Chad Willardson recently joined us on the Inside Strategic Coach podcast. As a father, entrepreneur, and financial expert, he’s passionate about showing parents how to teach financial principles to kids. This is the stuff that kids don’t get taught in school, and this mission is timely as parents step back and evaluate what’s being taught to their kids, who is teaching them, and if it’s what they want.
As entrepreneurial parents, we have the freedom to raise our kids according to the values and principles we create. And when Chad’s young child thought money just magically appeared from a “money machine box,” he realized he needed to teach financial principles to his kids, starting with the source of money and what money means.
Chad grew up in a middle-income family as the eldest of four. His parents had a 10-year-old used car and were very frugal, responsible, and charitable. However, he wasn’t taught financial principles and didn’t know much about money until he started his career.
School was canceled for his kids during the lockdown, and then brought back virtually. As they observed the virtual learning process, he and his wife reflected on whether it aligned with what they wanted.
The answer was no.
So, they decided to create a more family value-focused program that included financial principles. They checked their kids out of “the matrix” and found experts to help create a more well-rounded curriculum that included entrepreneurship, finance, communication, and public speaking, among other things valuable in the long run.
This process coincided with his writing the book, Smart, Not Spoiled: The 7 Money Skills Kids Must Master Before Leaving the Nest.
Our education system is outdated.
The education system is outdated, and I’m not the only one who thinks so. It was originally created to prepare kids for factory work, and financial principles were not on the agenda.
Kids graduate high school knowing the inner parts of a cell and how to dissect a frog, but they have no idea about investing, taxes, cash flow, or budgeting, which are things that every adult will need to know.
This fact is problematic for a growing number of parents.
Many of Chad’s clients are ambitious, growth-focused, high-earning entrepreneurs. They are also family-oriented, goals-focused, and coachable. He finds that they have an issue with what their kids are being taught and understand the need to teach financial principles.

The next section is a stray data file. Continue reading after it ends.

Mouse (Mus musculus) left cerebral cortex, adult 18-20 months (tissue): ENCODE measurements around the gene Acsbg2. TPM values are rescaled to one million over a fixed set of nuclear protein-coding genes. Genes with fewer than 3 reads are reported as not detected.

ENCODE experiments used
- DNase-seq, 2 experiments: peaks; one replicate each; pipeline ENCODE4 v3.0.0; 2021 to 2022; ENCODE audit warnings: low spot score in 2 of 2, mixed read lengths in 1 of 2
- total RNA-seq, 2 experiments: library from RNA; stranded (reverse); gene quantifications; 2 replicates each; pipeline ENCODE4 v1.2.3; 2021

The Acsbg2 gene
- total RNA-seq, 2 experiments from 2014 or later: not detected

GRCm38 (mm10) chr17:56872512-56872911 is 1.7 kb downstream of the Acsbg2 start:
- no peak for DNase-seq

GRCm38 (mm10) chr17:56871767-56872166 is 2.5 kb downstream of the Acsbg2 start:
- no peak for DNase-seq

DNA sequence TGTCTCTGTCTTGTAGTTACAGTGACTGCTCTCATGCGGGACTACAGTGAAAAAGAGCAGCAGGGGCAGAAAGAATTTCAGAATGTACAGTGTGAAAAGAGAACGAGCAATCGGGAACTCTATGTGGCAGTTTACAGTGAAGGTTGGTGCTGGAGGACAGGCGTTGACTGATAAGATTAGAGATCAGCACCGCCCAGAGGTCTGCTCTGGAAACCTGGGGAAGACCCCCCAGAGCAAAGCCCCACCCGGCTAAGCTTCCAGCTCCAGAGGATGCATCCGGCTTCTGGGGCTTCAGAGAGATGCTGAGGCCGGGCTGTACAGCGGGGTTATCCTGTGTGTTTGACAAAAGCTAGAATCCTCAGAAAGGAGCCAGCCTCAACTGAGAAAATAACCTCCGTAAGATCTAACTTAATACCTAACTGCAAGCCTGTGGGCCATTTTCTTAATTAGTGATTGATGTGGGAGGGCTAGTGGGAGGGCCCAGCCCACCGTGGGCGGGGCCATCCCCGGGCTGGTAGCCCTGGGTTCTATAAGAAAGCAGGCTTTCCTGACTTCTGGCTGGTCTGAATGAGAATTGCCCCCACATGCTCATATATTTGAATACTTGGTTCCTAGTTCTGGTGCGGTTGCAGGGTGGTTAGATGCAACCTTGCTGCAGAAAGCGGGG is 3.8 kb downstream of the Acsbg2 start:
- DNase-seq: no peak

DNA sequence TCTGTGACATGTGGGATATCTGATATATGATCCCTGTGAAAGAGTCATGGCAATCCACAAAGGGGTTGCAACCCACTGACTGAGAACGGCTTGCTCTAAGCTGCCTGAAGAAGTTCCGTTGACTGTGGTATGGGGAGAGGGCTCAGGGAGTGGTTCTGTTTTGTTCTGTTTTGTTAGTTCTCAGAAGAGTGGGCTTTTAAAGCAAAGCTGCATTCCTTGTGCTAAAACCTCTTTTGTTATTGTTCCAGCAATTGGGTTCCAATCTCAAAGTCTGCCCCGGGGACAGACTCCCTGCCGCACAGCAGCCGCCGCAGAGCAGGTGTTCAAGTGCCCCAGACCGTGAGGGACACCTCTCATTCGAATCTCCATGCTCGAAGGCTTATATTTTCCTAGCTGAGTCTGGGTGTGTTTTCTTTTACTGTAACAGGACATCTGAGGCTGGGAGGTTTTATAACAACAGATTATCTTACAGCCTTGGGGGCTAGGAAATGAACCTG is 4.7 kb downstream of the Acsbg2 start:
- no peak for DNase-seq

Smart, Not Spoiled has been a hit among those who want to learn how to teach financial principles to their kids so they can enjoy financial literacy, success, and entrepreneurship in adulthood.
Have informed courage.
It takes courage to do something different from the norm.
Informed courage allows you to observe movement in a new direction—in this case, a shift in the way we educate our kids—and boldly act so your children can be prepared for what’s ahead. Interestingly, it may not be “against the norm” for long as things move in your direction.
Technology, collaboration, and the free sourcing of information are accelerating opportunities. You can teach your kids to be on the edge of that technology growth instead of tolerating and accepting a system that is so slow-moving.
Learn to earn.
In his book, Chad has a chapter focused on teaching financial principles by creating value and earning money doing something you like, are good at, and that someone will pay for. This is foundational for a future in the results-based economy rather than the time-based one.
Financial knowledge will give kids more confidence and clarity as they navigate their career paths. But, to depart from the norm and upgrade the way we raise and teach our kids, a few bold people must first move against the traditional system to open the doors for others.
If you want to learn how to teach financial principles to kids, first ask yourself:
- What money values and skills do your children need to learn to be successful?
- If you can’t teach them, who can?
If you’re interested in a guide on how to teach financial principles to your kids, check out Chad’s book.